"What a wonder life I've had! I only wish I'd realized it sooner." Colette

Jun 18, 2018

Suzy

It was such a nice feeling, being happy.  For 24 hours I felt really optimistic. I felt proud of my resourcefulness. I could breathe again. I felt maybe God was giving me back a bit of goodness for all I’ve been handing out lately.

It’s all crap. There is no God. Doesn’t matter how I came to that conclusion; I felt the same after Tino died, and now I'm embarrassed I fell for that hook, line, and sinker, again, when I could have spent the past 20 years having faith in heredity; reincarnation; even horoscopes.

It’s all an illusion to make us believe in something. Why should we?  My maternal grandfather (who I'm calling an Agnostic Atheist to avoid confusion), didn't. Longtime friend Inga, who tends her garden and shrugs when one plant dies next to another identically-cared-for, doesn't.  Who’s to say they’re wrong, some pedophile in a robe?


So I’m heading over to the Dark Side to spend my senility. Losing my marbles never frightened me, because I always held the belief that we can live just as exhilarating an experience inside our Minds as we can out of doors, so to speak.

I came to this conclusion as a small child, when I first encountered a person with a disability: a family friend’s daughter, Suzy. I don’t know what was wrong with Suzy and as Christian Scientists the adults never went into physical details. Suzy would sit quietly, rocking back and forth, wanting to tap her mouth, which is why her Dad is gently holding her arms still. Suzy didn’t speak words but her Mother understood her sounds completely.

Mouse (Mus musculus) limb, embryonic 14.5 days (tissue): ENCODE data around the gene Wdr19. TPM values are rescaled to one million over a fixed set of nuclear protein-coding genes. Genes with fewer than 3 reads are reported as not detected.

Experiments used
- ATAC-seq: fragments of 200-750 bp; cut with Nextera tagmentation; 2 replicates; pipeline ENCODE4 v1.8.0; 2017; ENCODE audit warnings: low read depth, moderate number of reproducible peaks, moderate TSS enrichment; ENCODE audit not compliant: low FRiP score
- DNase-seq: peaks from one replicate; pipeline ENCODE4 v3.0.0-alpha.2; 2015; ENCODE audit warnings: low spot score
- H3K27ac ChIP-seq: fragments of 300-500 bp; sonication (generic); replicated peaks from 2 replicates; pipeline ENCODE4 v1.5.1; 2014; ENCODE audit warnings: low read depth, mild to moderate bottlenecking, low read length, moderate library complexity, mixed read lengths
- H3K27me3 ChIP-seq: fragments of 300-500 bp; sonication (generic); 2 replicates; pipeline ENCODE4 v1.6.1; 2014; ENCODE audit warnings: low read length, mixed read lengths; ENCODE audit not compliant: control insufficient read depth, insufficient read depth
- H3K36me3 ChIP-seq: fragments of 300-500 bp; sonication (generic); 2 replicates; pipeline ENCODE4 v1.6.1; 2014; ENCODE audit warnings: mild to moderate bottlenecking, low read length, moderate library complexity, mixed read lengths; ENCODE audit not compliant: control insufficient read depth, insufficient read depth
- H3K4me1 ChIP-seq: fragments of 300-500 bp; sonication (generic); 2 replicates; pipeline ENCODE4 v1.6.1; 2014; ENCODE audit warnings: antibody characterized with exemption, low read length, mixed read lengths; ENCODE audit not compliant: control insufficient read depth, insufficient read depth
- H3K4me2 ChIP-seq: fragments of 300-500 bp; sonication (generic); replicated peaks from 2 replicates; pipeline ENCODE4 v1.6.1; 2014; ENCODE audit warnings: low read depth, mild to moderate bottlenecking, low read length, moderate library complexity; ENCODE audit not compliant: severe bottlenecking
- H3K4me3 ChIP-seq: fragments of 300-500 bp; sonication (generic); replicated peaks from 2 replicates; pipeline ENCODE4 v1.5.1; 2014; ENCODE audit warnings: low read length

Look at that smile!  Suzy was loved and she knew it. Whenever we ‘youngsters’ played, Suzy was usually with us and oh, how she’d laugh. One day my mother and I were discussing Suzy's ‘problem’ and I said to Mom,

You can’t tell me that Suzy isn’t having the most wonderful time inside her own mind (not hindered by what the rest of us perceive as deficiencies).” That threw my mother, who simply said what a great way to look at it. I believed it then and I believe it still.

Suzy passed away before her 16th birthday.  That handsome young fellow in the photo is Suzy’s older brother Paul, who was killed at age 24 during the Vietnam conflict. His tribute on the Vietnam Memorial in Washington calls to me, and so I plan to visit one day. We've lost touch with their middle sister, (a slumber party guest), but I sure remember lots of fun times.

It doesn’t matter whether or not Suzy believed in God, does it? She’s gone on to a better experience somehow, somewhere, we choose to believe. Would you blame her parents if they lost their faith at some point, even for a short time? (I don't know that they did.) Then neither will it matter for me. Besides, most religions are pretty the same: 

Be nice to one another, no?

Ahhhh…that feels better.

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